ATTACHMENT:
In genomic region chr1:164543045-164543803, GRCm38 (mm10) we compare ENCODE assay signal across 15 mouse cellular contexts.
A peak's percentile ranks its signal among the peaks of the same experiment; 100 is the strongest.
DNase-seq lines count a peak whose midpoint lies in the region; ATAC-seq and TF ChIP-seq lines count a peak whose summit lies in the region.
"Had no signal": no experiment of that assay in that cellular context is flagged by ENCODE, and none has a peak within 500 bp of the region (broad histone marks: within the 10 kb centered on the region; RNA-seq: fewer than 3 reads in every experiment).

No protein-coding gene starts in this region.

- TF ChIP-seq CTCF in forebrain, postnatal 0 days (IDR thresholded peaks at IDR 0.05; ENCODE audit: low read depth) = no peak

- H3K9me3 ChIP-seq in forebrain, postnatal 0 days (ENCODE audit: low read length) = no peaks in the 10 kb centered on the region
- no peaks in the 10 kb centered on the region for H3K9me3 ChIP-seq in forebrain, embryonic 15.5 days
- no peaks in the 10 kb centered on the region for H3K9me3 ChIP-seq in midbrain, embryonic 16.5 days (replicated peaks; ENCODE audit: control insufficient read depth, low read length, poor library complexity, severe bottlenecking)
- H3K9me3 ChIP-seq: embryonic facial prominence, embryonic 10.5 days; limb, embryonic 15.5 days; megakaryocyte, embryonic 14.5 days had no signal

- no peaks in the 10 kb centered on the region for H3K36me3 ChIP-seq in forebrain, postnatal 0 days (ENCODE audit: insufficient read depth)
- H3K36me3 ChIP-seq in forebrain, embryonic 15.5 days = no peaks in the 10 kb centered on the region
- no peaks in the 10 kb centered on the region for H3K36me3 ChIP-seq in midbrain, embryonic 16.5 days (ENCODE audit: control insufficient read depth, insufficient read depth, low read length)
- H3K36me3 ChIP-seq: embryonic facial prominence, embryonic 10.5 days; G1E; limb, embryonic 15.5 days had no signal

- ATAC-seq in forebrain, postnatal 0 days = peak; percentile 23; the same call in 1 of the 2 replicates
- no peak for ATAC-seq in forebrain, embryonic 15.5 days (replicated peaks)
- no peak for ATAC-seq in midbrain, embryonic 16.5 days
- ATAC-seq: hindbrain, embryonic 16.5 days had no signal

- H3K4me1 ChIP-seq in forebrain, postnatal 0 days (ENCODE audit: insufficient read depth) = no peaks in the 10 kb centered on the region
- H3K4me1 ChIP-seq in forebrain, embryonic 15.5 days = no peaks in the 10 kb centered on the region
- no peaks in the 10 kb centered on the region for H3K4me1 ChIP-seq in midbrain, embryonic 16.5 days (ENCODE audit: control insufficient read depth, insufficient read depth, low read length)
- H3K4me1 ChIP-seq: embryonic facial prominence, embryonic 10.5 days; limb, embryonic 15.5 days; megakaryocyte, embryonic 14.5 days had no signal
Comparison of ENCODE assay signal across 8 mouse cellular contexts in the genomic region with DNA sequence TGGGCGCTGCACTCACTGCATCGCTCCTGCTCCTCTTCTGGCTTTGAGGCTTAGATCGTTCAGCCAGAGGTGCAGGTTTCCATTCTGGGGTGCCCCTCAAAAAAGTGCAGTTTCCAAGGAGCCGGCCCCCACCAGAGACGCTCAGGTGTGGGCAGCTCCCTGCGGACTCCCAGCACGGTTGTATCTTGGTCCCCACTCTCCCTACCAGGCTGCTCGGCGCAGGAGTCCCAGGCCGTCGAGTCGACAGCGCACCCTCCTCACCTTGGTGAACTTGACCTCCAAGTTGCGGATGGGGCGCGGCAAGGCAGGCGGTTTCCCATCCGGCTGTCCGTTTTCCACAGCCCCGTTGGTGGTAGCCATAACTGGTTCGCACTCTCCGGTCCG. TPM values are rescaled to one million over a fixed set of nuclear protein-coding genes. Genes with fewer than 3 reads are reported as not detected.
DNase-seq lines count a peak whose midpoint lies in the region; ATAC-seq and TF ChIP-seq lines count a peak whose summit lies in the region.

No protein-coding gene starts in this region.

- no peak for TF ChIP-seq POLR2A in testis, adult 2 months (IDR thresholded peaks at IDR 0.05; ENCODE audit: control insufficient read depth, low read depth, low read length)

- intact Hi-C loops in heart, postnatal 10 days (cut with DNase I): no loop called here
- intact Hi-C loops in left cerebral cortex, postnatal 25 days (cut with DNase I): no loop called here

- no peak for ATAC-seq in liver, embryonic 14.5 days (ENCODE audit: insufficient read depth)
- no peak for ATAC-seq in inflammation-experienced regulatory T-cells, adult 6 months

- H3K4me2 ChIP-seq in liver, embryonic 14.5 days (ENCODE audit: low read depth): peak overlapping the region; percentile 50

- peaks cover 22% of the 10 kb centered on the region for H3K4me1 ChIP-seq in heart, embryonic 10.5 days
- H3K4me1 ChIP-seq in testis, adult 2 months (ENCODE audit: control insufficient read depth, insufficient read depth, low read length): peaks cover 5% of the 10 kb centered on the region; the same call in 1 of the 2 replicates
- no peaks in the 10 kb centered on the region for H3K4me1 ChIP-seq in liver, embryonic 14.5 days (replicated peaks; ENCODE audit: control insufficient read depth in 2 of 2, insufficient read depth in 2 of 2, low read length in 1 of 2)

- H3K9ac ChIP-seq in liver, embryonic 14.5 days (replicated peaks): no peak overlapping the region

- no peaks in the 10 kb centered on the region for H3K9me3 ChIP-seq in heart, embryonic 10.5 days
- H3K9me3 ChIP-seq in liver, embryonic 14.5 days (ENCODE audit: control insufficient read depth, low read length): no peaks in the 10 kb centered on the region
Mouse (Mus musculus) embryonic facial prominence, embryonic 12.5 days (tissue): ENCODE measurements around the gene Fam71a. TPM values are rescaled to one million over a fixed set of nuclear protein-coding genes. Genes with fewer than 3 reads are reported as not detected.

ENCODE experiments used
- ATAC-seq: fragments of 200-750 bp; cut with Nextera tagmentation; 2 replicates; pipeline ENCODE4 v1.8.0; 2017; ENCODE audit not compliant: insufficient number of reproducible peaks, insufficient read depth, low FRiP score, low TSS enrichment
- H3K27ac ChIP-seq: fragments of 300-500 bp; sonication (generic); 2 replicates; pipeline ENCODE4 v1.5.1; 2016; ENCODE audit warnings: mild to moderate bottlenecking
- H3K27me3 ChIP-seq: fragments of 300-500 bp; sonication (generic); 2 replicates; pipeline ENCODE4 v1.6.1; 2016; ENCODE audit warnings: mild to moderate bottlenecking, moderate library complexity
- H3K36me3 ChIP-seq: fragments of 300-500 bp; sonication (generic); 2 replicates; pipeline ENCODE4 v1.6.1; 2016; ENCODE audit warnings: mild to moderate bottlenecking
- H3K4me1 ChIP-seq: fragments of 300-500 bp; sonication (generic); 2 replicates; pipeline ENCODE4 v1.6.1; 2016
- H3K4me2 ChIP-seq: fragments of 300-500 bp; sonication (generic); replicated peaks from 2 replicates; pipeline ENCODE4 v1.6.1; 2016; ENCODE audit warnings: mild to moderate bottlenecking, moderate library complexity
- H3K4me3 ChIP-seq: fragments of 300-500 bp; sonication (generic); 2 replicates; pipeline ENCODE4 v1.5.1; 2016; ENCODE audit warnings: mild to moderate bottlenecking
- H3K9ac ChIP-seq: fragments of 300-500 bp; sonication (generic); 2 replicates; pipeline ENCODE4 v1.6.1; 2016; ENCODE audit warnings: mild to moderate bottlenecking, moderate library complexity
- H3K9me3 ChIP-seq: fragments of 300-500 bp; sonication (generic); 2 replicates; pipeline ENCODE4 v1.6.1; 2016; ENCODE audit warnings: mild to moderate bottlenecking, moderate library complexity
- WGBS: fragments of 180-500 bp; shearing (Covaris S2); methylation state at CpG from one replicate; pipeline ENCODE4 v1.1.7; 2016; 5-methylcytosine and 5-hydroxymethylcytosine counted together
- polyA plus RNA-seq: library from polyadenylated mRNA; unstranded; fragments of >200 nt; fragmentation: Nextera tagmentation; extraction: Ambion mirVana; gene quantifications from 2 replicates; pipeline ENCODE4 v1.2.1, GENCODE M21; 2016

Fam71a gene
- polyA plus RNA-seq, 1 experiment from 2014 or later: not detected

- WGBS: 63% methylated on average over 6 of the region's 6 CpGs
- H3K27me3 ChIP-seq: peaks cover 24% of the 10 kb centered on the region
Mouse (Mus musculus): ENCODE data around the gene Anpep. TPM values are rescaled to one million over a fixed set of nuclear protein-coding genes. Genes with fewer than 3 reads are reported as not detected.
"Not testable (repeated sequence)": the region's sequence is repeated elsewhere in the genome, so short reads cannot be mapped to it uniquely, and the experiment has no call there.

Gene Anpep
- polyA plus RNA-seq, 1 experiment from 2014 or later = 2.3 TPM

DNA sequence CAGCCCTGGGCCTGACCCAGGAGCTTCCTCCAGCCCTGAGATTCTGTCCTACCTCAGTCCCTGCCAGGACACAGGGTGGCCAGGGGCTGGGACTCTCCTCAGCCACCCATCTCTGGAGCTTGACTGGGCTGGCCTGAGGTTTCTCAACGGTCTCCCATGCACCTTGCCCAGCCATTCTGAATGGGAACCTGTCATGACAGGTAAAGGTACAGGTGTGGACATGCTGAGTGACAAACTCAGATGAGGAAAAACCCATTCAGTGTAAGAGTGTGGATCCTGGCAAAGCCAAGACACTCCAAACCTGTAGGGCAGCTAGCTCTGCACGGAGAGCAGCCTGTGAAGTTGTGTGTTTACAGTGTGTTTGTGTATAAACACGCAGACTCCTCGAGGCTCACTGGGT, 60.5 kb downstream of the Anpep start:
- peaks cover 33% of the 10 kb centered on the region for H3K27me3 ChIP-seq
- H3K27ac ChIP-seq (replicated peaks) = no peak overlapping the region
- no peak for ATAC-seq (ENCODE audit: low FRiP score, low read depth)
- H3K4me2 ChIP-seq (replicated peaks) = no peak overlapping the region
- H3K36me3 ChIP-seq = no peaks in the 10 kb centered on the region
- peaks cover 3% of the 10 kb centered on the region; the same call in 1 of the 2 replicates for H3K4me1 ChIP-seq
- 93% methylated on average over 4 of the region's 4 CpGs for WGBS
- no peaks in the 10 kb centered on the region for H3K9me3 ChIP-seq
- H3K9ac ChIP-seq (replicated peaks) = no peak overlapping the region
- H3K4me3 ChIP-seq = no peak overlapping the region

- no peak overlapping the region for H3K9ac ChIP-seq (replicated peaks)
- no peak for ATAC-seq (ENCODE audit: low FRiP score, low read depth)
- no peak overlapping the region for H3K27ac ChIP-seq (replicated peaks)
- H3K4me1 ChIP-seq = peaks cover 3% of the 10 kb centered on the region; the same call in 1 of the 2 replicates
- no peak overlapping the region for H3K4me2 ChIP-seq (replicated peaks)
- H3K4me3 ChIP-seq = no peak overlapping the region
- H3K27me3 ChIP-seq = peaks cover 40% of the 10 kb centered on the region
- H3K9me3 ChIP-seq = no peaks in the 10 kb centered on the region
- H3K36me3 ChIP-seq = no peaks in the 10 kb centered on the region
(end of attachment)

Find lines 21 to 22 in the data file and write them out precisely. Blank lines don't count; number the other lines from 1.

- no peaks in the 10 kb centered on the region for H3K4me1 ChIP-seq in midbrain, embryonic 16.5 days (ENCODE audit: control insufficient read depth, insufficient read depth, low read length)
- H3K4me1 ChIP-seq: embryonic facial prominence, embryonic 10.5 days; limb, embryonic 15.5 days; megakaryocyte, embryonic 14.5 days had no signal